klvrdude wrote:I'll try to explain why I'm not in favor of a flat fee for all players.
To pick a flat amount seems arbitrary to me. A $5 dollars increase has significantly different meanings to different situations. Say for example that there are three players drafted at $50, $25 and $10.
In the 3rd year of the league a Pujols type player is now $60???
Yes, and that's why it would be a bad decision to keep him. The point of the $5 increase is to reward people for making good drafting decisions in previous years. While drafting Pujols for $45 certainly isn't a "bad" decision, it's kind of a no-brainer. But drafting David Wright for $10 is a good decision, and you are rewarded for it over the next few years by getting him at $15, $20, $25 when he's probably worth more. However, you can't just live on your past draftign acumen because eventually this catches up to you.
Basically, this system rewards you for making good keeper decisions, but the rewards deteriorate over time.
And well this may work for your middle tier guys it certainly doesn't seem right for WW players that come up in the middle of season like King Felix and Wright type players. So I can have King Felix or Wright in the 3rd season for approx $20 b/c my WW position was 1 better then someone else?
Simple solution: make all WW pickups be valued at $15 or something like that for the next year. Alternatively, just don't allow people to keep waiver wire pickups.
What I'd really like to replicate, if it is at all possible, is something similar to real ball. For instance, Manny's next contract is not going to be growing by ~10% each year. I'd something that limits the keeper taxes or fees on players that have already peaked, increase for those are peaking and have modest gains for those who are middle of the pack role player.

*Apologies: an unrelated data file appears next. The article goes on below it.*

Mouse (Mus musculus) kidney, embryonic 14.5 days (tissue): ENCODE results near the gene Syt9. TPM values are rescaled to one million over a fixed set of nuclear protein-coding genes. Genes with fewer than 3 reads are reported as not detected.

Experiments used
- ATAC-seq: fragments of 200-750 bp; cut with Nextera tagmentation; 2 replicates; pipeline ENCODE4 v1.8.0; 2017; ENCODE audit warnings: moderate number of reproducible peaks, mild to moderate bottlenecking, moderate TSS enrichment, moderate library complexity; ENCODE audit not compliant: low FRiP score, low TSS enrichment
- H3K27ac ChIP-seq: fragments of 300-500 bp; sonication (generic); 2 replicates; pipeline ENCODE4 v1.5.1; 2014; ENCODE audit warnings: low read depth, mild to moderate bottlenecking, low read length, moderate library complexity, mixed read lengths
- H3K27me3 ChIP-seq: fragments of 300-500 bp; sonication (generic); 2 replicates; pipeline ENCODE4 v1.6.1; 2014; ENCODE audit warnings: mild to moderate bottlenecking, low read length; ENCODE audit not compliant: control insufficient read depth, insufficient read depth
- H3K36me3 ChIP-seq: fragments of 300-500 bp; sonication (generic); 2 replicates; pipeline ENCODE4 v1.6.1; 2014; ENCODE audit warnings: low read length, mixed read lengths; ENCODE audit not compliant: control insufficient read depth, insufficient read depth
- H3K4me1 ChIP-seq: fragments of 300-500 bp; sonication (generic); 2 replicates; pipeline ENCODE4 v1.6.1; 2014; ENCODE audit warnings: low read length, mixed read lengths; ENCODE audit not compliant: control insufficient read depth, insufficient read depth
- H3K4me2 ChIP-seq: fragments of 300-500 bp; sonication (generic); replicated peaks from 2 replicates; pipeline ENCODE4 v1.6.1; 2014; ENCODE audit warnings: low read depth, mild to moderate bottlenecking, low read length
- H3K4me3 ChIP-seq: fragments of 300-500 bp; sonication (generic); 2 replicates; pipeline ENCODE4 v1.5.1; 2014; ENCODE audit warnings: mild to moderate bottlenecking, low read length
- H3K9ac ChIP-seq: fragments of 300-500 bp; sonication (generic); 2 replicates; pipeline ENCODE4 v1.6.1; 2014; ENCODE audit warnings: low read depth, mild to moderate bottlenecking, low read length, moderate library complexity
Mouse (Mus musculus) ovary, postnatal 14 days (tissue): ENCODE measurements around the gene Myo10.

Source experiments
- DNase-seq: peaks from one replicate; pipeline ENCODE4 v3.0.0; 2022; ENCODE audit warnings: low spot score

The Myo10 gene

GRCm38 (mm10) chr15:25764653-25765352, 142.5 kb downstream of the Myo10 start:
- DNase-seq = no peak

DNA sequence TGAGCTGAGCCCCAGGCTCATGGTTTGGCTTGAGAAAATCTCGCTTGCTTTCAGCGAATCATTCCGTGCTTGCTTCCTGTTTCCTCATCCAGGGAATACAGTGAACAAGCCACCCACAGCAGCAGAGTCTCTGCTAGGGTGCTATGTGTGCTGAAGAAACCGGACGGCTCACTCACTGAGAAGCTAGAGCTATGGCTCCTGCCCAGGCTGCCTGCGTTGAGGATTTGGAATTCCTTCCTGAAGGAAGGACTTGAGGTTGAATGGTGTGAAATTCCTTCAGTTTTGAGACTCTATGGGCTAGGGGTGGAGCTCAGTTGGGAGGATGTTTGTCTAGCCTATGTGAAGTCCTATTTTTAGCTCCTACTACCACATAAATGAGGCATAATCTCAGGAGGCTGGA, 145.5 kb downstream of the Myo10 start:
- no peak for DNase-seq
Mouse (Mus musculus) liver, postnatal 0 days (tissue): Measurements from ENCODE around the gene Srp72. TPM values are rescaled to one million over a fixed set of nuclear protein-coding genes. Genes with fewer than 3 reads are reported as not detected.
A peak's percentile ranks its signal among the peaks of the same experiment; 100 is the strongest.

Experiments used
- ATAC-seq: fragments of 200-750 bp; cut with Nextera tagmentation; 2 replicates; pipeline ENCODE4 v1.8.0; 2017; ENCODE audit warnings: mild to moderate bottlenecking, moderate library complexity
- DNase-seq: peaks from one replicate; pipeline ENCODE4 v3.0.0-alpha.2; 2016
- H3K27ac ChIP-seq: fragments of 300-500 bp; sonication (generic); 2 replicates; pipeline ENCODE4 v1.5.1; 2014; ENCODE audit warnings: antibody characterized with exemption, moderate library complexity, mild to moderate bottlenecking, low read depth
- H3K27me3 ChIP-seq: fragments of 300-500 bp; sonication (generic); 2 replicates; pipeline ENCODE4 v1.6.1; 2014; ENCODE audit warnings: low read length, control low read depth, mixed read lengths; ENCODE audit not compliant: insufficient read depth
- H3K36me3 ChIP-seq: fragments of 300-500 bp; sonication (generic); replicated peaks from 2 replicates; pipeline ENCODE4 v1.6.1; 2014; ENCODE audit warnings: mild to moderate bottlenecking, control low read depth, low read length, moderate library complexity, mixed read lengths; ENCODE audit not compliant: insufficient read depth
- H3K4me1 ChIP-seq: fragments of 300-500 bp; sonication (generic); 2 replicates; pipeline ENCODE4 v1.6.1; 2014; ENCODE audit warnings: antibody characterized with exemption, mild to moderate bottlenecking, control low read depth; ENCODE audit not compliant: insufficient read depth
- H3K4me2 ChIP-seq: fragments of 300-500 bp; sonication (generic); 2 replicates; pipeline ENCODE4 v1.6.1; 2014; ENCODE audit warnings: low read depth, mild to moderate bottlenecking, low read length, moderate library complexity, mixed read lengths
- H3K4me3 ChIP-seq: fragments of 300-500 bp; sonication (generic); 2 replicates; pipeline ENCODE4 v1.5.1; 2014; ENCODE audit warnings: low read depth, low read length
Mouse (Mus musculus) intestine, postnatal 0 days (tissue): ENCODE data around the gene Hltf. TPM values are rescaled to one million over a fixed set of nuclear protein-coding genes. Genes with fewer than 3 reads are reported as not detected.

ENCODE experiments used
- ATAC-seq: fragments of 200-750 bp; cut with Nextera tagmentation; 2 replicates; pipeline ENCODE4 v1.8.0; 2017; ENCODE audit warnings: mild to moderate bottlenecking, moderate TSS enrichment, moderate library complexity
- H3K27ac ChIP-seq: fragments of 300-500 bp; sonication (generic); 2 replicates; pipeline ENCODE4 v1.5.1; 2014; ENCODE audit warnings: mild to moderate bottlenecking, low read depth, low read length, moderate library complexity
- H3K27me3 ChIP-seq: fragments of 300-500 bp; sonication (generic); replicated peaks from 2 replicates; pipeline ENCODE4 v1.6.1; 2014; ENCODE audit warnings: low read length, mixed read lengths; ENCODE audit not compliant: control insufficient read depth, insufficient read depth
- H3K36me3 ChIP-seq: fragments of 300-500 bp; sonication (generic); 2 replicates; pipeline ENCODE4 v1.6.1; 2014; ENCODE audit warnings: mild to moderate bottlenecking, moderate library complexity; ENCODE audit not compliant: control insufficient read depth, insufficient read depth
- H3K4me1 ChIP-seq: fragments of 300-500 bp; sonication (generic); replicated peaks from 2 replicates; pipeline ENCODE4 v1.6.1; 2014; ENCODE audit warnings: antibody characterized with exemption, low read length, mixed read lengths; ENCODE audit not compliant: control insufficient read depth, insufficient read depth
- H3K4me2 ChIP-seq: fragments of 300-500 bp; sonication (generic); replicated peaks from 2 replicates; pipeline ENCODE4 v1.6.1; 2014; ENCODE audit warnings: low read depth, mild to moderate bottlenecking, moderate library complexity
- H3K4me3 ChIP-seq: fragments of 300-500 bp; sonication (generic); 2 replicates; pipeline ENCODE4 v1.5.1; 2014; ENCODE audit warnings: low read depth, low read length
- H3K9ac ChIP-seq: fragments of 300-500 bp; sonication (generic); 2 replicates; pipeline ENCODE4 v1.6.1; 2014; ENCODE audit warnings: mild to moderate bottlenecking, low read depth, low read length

This seems kind of odd to me. Basically, keeper strategy becomes irrelevant here. First off, everyone's base "keeper value" is just going to be their actual value from the previous year. So the only people who will be worth keeping are the ones you expect to improve. But then you put an additional tax on those players that are expected to improve. So basically, you're eliminating any real keeper value there could be.
I guess I just don't see the purpose in having a keeper league if you're not going to reward people for good decisions they made in previous drafts. I mean, that's about 90% of keeper leagues; keeping players who will out-perform their cost for the next year. By making sure that the value for these players is eliminated by over-taxing them, you're kind of defeating the purpose of a keeper league, IMO.
EDIT: Tal's ideas are pretty interesting ones if that's what you're going for. They maintain a level of reward while accelerating its decay, which might be what you're going for.
Last edited by George_Foreman on Fri Feb 03, 2006 7:09 pm, edited 1 time in total.